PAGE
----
Tuesday, August 25, 2015
Tuesday, August 25, 2015
Sunday, August 16, 2015
Welcome to Matt Ridley's Blog
Matt Ridley is the author of provocative books on evolution, genetics and society. His books have sold over a million copies, been translated into thirty languages, and have won several awards.

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Seeds of an idea

Bacteria that live in the clouds and the prospect of controlling the weather

My good friend Dave Sands is not only a brilliant biologist -- I cite him in The Rational Optimist arguing for genetic modification to improve the quality rather than the quantity of food -- but a very fine poet. He's profiled in yesterday's New York Times discussing his latest theory that ice-forming pseudomonas bactera in the air play a central role in precipitation:

In the last few years, Dr. Sands and other researchers have accumulated evidence that the well-known group of bacteria, long known to live on agricultural crops, are far more widespread and may be part of a little-studied weather ecosystem. The principle is well accepted, but how widespread the phenomenon is remains a matter of debate.

If true, this could have all sorts of implications.

The accepted precipitation model is that soot, dust and other inert things form the nuclei for raindrops and snowflakes. Scientists have found these bacteria in abundance on the leaves of a wide range of wild and domestic plants, including trees and grasses, everywhere they have looked, including Montana, Morocco, France, the Yukon and in the long buried ice of Antarctica. The bacteria have been found in clouds and in streams and irrigation ditches. In one study of several mountaintops here, 70 percent of the snow crystals examined had formed around a bacterial nucleus.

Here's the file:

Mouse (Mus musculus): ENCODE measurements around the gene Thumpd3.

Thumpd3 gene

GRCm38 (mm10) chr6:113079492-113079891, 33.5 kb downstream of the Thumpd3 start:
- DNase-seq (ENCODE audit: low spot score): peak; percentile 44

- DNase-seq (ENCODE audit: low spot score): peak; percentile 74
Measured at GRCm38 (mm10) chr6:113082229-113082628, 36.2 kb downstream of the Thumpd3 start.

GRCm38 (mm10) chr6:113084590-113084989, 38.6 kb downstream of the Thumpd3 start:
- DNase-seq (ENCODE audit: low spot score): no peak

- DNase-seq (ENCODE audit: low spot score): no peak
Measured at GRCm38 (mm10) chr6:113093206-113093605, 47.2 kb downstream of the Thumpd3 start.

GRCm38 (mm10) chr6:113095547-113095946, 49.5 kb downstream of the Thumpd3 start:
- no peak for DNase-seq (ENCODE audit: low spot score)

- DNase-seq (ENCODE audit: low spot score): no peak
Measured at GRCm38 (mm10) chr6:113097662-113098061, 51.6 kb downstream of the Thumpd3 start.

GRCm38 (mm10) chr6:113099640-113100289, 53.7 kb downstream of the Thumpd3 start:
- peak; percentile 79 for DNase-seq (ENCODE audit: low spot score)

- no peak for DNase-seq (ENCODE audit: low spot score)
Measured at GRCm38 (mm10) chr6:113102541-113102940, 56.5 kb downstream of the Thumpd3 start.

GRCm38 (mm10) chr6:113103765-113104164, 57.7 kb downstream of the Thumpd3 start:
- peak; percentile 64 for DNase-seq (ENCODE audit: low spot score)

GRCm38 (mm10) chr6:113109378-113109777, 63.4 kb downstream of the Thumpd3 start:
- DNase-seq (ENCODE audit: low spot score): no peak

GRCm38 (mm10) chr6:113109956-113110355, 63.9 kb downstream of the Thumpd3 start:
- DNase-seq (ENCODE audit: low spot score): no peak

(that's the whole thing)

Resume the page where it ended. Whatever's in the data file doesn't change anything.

This ability to promote freezing of water at higher-than-normal freezing temperatures has led Dr. Sands and other scientists to believe the bacteria are part of an unstudied system. After the bacteria infect plants and multiply, he says, they may be swept as aerosols into the sky, where it seems they prompt the formation of ice crystals (which melt as they fall to earth, causing rain) at higher temperatures than do dust or mineral particles that also function as the nuclei of ice crystals.

Sands is telling us that the air is a habitat too.

By chance today my son and I were walking in the rain and we started imagining a future in whcih weather is controllable, but some countries decide when it should rain by political means -- referendums, committees, bureaucracies, protests -- while others leave it to the market.

We plan to write a Swiftian satire along these lines. One wet day.